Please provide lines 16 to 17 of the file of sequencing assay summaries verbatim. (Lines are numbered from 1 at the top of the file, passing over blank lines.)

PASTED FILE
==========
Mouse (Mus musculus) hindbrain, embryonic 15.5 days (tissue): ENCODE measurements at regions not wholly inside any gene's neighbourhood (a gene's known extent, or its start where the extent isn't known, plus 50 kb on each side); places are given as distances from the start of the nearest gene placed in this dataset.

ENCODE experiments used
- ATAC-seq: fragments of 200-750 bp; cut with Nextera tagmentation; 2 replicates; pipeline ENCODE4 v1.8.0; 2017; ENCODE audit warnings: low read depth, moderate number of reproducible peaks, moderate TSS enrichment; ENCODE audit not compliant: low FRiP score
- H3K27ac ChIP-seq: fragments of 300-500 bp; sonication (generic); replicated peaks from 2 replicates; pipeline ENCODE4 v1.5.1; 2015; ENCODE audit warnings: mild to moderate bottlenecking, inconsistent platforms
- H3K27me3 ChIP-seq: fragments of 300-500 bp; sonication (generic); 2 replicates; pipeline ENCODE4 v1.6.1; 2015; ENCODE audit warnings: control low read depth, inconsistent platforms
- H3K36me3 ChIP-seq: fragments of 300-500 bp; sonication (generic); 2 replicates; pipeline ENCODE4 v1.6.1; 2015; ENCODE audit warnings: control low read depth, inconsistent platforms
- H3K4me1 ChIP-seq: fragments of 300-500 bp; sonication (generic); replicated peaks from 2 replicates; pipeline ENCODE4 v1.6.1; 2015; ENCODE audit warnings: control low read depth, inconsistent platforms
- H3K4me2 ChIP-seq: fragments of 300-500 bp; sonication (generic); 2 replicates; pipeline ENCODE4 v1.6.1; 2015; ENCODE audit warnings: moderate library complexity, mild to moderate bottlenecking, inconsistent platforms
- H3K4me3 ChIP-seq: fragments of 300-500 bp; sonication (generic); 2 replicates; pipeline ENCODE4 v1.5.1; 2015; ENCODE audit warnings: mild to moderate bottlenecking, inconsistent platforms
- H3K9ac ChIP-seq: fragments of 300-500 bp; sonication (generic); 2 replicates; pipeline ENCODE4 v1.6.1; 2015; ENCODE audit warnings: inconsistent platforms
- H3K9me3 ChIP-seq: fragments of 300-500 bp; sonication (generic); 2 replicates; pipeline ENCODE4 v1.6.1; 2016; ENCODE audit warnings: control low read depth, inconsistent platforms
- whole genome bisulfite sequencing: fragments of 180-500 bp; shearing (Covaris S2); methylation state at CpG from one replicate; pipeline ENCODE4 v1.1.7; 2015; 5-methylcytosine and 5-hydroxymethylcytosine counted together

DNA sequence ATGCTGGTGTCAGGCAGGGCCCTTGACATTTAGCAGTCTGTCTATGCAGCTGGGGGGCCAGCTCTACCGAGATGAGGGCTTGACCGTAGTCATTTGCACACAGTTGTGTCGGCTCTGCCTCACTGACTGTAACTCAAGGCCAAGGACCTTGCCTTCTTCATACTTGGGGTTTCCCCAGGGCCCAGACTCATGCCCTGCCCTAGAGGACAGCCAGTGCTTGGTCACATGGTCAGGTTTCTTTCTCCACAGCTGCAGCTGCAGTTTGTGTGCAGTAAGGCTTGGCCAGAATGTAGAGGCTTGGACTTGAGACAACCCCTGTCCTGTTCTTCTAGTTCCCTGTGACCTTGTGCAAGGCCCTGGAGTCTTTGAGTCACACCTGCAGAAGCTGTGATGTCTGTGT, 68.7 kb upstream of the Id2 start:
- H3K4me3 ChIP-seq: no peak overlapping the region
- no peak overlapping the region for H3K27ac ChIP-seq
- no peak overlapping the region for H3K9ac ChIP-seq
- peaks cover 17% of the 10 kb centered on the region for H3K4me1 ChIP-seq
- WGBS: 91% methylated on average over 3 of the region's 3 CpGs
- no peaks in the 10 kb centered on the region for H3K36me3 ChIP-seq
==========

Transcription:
- no peak overlapping the region for H3K9ac ChIP-seq
- peaks cover 17% of the 10 kb centered on the region for H3K4me1 ChIP-seq